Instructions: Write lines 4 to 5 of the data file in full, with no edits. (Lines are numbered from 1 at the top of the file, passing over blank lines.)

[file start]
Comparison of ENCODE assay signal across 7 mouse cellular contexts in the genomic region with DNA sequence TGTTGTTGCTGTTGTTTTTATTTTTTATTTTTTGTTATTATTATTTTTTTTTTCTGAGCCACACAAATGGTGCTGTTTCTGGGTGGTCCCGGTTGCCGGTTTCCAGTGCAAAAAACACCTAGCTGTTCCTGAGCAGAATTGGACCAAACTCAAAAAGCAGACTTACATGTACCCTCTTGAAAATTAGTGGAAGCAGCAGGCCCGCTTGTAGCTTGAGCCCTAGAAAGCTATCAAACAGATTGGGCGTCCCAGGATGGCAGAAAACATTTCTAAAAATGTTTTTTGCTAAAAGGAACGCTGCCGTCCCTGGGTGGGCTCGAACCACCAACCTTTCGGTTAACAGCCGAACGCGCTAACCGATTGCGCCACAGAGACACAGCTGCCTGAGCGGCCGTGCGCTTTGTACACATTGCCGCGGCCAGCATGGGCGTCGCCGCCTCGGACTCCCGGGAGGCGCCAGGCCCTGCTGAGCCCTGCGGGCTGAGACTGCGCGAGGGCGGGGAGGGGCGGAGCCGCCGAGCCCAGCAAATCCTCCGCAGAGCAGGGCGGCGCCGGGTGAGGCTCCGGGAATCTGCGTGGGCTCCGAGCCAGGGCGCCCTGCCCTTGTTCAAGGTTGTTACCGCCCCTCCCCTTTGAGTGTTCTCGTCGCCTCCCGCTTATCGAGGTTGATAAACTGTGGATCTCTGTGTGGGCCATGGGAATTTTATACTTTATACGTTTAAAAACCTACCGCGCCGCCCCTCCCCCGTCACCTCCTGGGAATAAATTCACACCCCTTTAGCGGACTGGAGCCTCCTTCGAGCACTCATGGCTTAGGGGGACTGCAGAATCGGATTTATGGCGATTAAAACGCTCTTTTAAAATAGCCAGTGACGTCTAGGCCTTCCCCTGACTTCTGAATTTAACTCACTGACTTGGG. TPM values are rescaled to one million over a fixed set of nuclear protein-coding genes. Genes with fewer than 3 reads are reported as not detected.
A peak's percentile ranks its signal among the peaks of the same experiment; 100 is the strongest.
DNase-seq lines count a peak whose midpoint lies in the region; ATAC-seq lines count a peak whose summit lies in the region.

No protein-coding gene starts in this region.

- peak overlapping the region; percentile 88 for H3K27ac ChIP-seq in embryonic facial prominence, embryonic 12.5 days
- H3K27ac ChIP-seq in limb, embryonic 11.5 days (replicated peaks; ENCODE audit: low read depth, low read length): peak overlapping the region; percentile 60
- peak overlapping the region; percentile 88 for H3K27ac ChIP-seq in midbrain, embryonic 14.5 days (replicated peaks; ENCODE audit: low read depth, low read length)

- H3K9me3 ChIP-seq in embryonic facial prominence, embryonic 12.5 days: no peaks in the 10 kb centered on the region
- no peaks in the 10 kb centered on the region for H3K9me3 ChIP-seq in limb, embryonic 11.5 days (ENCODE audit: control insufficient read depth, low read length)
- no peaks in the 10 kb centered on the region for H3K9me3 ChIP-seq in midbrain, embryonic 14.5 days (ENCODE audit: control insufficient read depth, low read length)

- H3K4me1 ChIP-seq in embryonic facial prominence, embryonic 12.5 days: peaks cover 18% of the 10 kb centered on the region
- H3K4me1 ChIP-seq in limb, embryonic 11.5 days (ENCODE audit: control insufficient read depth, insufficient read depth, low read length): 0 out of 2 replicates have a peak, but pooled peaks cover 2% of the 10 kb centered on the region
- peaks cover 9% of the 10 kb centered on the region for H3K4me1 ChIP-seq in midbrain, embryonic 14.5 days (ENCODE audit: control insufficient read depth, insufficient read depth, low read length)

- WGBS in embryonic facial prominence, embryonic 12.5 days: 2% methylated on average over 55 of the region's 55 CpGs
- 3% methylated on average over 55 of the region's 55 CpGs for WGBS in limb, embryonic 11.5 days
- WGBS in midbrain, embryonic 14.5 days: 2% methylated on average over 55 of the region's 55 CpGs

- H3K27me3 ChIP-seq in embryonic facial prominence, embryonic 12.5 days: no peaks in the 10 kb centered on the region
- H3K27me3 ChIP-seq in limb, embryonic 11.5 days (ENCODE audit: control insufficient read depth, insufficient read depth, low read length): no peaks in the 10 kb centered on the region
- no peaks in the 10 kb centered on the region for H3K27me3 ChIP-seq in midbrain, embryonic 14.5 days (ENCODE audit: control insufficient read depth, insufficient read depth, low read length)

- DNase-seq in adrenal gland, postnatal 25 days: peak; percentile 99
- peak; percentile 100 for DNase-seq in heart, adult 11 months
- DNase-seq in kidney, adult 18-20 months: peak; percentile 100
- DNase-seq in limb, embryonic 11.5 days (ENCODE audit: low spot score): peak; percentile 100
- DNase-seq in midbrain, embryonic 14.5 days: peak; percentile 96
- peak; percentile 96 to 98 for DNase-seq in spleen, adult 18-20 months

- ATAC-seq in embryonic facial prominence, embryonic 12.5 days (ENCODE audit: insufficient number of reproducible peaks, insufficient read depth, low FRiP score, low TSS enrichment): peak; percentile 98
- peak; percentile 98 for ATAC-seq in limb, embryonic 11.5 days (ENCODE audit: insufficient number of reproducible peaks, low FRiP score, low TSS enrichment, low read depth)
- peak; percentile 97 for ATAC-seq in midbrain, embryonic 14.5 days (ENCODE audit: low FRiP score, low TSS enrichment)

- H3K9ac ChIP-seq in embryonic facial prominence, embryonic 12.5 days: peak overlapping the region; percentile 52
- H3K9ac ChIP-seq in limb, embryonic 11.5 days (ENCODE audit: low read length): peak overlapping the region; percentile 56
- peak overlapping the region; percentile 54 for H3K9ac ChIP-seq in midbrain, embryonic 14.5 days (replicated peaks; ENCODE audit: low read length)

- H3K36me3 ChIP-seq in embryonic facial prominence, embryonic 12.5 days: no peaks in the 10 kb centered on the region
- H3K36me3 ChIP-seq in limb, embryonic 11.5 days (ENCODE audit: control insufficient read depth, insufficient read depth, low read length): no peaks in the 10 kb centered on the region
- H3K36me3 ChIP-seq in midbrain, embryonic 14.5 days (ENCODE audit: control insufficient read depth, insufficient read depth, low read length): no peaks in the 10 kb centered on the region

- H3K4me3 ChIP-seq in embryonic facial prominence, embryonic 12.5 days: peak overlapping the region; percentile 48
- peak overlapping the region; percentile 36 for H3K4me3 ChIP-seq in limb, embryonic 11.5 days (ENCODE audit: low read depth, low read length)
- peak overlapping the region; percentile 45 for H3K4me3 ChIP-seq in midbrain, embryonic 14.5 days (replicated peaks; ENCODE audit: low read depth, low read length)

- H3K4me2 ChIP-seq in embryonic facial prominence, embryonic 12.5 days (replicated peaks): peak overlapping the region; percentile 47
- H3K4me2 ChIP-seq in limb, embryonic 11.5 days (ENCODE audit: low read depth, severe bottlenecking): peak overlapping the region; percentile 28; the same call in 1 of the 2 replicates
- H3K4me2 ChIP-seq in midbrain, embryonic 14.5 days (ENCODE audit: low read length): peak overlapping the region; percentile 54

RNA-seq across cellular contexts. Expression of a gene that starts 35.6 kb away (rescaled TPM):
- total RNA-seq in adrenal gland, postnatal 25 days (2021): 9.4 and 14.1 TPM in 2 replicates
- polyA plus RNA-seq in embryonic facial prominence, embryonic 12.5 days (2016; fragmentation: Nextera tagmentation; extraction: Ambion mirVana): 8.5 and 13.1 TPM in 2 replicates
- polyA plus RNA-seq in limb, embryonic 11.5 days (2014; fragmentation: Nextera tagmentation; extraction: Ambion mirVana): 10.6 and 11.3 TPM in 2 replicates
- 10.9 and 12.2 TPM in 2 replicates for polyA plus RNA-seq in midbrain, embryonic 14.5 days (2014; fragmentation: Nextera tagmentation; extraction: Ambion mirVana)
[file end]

No protein-coding gene starts in this region.

- peak overlapping the region; percentile 88 for H3K27ac ChIP-seq in embryonic facial prominence, embryonic 12.5 days